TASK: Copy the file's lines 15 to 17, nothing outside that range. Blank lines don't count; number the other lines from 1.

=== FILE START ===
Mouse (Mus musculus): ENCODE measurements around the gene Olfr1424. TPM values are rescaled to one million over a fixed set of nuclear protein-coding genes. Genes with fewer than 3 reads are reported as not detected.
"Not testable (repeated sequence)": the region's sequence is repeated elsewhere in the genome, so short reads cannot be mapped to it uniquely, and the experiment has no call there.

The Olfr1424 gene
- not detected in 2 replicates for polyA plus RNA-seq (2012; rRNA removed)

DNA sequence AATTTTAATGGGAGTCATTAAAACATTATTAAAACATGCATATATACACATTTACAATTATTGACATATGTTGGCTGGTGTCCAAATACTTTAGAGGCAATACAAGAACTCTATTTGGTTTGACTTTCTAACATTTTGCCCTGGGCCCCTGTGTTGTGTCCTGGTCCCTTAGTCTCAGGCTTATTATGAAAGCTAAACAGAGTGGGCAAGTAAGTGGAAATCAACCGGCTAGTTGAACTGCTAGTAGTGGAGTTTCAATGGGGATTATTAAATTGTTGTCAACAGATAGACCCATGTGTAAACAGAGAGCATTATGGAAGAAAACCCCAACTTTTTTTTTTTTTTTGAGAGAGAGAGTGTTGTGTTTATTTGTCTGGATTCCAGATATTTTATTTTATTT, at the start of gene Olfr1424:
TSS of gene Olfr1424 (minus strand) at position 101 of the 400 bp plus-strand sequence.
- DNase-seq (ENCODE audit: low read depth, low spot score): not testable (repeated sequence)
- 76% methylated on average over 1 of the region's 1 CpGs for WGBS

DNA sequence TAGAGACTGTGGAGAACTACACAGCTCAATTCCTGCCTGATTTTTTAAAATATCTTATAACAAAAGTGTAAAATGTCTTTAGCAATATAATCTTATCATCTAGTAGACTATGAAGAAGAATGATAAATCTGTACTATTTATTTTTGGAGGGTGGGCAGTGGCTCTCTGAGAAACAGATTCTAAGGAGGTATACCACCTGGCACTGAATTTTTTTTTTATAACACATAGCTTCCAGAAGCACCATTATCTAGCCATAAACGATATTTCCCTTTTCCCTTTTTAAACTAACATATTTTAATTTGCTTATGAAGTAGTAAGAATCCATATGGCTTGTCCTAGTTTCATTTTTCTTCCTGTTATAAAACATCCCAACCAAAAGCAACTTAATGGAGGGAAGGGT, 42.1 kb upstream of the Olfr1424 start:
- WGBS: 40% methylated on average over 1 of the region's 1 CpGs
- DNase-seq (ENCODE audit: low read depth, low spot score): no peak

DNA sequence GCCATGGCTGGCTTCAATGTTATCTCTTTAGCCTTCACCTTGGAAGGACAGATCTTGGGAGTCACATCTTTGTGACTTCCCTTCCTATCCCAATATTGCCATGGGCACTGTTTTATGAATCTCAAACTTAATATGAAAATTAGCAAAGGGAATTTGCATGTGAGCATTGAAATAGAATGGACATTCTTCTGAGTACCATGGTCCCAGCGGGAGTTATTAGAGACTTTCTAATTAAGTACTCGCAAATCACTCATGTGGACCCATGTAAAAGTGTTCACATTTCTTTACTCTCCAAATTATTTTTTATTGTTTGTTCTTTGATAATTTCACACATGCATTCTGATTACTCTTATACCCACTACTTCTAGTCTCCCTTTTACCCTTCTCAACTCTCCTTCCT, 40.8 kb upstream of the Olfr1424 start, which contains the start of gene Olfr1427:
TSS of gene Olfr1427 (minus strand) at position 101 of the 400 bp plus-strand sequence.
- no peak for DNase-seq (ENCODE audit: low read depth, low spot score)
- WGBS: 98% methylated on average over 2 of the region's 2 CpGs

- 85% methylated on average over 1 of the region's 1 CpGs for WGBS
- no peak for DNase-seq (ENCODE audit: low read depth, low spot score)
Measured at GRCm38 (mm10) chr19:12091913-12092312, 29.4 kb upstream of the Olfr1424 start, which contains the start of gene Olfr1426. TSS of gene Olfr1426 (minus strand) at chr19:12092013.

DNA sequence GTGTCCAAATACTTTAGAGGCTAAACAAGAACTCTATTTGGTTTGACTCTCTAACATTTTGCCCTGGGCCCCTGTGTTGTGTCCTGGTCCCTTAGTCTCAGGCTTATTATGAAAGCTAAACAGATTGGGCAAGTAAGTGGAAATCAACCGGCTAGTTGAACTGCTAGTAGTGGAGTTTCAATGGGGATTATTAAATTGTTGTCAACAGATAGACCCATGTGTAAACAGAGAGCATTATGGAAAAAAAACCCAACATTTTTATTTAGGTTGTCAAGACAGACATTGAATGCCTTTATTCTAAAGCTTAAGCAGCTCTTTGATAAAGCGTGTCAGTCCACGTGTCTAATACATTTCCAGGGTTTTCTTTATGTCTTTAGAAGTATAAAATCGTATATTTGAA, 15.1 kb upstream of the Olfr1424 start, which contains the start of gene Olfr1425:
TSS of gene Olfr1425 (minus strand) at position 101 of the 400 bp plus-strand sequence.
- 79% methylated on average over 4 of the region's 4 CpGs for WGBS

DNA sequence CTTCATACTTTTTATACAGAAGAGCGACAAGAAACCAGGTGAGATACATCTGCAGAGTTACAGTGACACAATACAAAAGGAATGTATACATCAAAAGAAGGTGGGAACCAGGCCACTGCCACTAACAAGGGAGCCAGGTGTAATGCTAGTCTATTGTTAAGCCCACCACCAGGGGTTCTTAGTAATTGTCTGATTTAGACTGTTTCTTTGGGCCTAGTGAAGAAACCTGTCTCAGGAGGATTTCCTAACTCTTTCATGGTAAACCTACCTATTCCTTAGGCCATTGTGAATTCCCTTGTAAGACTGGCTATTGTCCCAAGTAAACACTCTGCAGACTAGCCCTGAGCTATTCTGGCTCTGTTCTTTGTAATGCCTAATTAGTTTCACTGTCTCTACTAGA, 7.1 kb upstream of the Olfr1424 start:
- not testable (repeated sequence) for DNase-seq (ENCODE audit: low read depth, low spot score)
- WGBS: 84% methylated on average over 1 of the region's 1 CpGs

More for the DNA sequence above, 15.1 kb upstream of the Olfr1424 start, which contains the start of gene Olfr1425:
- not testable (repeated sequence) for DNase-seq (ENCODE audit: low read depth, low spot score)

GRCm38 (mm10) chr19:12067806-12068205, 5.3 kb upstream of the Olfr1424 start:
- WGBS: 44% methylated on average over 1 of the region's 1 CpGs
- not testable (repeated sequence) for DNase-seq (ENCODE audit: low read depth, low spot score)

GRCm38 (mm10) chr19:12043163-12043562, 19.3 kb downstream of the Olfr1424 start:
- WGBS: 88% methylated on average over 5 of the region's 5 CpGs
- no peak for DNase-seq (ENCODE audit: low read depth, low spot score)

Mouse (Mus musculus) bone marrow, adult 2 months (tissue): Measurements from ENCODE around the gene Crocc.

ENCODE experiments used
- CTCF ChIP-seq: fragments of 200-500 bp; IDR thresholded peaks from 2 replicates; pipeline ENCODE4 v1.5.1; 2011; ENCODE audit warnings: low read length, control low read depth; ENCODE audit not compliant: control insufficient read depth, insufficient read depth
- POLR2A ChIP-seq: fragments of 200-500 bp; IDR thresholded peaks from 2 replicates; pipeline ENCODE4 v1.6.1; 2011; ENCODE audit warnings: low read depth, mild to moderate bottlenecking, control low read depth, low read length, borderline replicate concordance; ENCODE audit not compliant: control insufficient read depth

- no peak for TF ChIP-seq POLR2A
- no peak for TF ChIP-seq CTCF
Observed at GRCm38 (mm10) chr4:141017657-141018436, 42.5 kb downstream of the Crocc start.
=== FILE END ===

- WGBS: 98% methylated on average over 2 of the region's 2 CpGs

- 85% methylated on average over 1 of the region's 1 CpGs for WGBS
- no peak for DNase-seq (ENCODE audit: low read depth, low spot score)